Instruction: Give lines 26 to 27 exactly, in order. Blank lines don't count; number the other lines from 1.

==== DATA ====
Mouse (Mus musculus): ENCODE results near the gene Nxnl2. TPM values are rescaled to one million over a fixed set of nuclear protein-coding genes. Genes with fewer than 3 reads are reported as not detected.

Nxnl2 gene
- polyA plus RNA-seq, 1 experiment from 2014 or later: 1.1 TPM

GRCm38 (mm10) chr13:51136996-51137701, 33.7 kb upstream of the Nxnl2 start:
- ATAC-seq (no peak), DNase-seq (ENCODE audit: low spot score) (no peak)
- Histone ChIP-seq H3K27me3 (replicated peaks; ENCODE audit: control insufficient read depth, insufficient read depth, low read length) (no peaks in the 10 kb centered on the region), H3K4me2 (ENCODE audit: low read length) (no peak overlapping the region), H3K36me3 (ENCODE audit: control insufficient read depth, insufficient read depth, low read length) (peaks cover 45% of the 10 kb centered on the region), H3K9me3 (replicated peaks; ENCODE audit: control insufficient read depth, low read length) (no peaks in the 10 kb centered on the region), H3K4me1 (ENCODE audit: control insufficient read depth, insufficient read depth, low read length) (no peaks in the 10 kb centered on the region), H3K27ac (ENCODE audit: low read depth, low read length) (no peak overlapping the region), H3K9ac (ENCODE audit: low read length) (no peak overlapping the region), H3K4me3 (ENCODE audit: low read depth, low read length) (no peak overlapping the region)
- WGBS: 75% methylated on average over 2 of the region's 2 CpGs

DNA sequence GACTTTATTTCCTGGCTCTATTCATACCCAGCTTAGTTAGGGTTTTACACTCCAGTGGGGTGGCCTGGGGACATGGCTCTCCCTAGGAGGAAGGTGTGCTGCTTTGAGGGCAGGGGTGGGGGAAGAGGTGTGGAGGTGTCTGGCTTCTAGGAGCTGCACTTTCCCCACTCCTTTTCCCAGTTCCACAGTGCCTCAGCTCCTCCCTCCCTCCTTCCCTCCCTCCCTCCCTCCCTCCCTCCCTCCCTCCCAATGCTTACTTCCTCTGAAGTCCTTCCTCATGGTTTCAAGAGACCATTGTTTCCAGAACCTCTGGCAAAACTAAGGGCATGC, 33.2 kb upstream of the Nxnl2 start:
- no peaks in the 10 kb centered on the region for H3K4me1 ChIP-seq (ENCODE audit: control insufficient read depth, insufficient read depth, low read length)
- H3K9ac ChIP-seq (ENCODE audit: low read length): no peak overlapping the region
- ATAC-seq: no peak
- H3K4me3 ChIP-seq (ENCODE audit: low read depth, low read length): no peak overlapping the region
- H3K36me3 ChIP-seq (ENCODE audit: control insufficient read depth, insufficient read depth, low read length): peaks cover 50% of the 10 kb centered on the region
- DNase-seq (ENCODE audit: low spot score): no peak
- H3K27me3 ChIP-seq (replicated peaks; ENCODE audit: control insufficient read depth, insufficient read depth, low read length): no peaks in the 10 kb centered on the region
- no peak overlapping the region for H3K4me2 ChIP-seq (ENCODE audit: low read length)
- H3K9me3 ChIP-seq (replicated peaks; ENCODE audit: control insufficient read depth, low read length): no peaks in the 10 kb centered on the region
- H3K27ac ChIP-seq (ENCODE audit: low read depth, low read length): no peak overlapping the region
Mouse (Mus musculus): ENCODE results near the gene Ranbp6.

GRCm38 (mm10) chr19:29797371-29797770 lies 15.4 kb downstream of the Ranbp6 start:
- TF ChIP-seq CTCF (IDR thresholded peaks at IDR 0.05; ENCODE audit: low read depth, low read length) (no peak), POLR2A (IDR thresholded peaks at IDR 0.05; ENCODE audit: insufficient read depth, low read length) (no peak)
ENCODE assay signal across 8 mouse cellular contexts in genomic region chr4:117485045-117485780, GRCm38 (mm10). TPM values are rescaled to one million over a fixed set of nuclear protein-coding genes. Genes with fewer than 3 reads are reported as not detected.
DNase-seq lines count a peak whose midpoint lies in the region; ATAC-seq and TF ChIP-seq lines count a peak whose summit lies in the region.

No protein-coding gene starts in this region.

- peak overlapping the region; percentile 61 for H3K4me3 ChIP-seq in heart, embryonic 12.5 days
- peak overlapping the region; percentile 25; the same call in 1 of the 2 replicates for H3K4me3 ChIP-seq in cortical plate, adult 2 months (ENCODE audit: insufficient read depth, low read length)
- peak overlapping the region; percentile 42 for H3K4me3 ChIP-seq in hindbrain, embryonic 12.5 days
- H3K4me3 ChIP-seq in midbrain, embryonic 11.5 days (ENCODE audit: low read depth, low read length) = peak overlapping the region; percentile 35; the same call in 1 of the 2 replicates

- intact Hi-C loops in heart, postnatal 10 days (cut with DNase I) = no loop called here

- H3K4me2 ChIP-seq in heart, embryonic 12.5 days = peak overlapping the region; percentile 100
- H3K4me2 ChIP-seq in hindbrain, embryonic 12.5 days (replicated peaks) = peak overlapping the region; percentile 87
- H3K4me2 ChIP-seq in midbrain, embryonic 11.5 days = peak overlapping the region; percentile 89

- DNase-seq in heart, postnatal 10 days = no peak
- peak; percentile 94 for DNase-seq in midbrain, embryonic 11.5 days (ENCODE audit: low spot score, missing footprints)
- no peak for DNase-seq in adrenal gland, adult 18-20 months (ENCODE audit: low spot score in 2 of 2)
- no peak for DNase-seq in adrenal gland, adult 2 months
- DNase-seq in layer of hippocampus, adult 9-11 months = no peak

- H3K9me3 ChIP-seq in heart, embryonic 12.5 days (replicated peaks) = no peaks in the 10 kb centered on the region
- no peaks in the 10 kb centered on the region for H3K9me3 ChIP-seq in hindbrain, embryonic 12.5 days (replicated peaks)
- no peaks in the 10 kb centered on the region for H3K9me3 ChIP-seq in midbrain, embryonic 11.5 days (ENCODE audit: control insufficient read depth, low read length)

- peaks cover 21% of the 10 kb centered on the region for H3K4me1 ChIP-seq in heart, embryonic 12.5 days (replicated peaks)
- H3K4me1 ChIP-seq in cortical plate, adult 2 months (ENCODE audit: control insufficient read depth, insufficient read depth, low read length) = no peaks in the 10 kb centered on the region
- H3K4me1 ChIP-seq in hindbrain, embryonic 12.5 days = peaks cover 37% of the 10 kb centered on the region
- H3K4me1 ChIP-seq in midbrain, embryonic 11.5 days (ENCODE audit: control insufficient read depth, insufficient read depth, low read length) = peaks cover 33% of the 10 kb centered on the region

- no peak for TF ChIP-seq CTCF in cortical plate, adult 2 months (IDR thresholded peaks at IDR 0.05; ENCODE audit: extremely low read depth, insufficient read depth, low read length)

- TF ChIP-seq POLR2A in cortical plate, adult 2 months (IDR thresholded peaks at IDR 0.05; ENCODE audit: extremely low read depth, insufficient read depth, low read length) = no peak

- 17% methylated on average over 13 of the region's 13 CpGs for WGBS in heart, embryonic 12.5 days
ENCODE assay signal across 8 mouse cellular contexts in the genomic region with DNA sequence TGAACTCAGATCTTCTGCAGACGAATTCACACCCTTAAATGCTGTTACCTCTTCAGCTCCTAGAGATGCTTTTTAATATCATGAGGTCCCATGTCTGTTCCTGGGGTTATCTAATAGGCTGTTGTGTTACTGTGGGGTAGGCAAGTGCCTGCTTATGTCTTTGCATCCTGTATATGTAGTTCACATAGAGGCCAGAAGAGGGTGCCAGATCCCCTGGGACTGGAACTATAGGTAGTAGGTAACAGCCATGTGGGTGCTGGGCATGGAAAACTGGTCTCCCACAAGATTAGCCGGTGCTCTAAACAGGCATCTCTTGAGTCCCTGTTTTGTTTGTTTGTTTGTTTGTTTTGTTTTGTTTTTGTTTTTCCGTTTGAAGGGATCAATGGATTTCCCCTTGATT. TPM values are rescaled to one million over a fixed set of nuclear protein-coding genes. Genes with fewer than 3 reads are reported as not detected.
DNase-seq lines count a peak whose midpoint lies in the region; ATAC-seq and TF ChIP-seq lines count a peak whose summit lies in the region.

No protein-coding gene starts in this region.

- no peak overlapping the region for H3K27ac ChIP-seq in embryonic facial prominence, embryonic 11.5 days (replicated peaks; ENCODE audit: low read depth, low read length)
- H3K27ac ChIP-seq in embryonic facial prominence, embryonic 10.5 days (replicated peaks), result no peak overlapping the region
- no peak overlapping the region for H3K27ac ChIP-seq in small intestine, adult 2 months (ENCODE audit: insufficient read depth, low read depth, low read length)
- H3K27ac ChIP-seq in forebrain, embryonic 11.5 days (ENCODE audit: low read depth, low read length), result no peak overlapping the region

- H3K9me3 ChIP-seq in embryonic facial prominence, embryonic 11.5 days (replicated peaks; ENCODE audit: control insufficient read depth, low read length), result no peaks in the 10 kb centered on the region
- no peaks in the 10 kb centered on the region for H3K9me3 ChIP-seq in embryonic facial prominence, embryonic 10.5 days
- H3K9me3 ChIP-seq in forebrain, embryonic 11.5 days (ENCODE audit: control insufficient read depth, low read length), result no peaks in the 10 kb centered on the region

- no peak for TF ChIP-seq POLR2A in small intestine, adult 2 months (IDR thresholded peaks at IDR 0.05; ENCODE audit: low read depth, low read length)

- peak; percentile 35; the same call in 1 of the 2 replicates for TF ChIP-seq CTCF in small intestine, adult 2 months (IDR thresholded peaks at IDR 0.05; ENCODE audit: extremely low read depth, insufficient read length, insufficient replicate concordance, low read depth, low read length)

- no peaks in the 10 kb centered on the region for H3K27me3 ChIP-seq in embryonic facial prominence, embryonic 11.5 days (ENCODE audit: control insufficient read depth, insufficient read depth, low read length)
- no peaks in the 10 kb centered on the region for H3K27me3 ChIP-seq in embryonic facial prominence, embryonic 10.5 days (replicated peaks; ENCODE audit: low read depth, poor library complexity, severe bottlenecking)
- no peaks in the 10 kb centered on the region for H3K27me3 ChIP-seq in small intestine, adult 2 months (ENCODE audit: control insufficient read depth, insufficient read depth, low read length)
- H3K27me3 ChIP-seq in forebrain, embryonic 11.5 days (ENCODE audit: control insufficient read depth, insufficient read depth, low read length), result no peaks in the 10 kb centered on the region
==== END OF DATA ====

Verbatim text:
- peak overlapping the region; percentile 25; the same call in 1 of the 2 replicates for H3K4me3 ChIP-seq in cortical plate, adult 2 months (ENCODE audit: insufficient read depth, low read length)
- peak overlapping the region; percentile 42 for H3K4me3 ChIP-seq in hindbrain, embryonic 12.5 days